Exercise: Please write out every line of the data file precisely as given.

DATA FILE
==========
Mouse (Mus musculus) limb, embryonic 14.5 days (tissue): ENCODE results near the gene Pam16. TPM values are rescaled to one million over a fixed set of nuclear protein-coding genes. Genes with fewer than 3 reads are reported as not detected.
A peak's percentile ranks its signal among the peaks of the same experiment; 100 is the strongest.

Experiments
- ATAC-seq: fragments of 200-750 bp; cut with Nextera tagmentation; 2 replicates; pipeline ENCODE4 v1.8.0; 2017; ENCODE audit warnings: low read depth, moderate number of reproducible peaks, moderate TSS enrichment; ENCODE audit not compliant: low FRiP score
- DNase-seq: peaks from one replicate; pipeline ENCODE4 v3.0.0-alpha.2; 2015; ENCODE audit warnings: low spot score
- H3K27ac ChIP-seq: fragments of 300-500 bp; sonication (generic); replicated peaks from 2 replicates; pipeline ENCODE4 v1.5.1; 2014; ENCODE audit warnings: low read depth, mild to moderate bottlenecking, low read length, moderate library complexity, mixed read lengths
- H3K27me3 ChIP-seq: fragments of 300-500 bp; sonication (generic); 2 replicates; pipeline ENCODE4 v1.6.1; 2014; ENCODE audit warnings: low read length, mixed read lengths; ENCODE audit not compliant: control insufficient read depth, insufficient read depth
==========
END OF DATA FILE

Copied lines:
Mouse (Mus musculus) limb, embryonic 14.5 days (tissue): ENCODE results near the gene Pam16. TPM values are rescaled to one million over a fixed set of nuclear protein-coding genes. Genes with fewer than 3 reads are reported as not detected.
A peak's percentile ranks its signal among the peaks of the same experiment; 100 is the strongest.

Experiments
- ATAC-seq: fragments of 200-750 bp; cut with Nextera tagmentation; 2 replicates; pipeline ENCODE4 v1.8.0; 2017; ENCODE audit warnings: low read depth, moderate number of reproducible peaks, moderate TSS enrichment; ENCODE audit not compliant: low FRiP score
- DNase-seq: peaks from one replicate; pipeline ENCODE4 v3.0.0-alpha.2; 2015; ENCODE audit warnings: low spot score
- H3K27ac ChIP-seq: fragments of 300-500 bp; sonication (generic); replicated peaks from 2 replicates; pipeline ENCODE4 v1.5.1; 2014; ENCODE audit warnings: low read depth, mild to moderate bottlenecking, low read length, moderate library complexity, mixed read lengths
- H3K27me3 ChIP-seq: fragments of 300-500 bp; sonication (generic); 2 replicates; pipeline ENCODE4 v1.6.1; 2014; ENCODE audit warnings: low read length, mixed read lengths; ENCODE audit not compliant: control insufficient read depth, insufficient read depth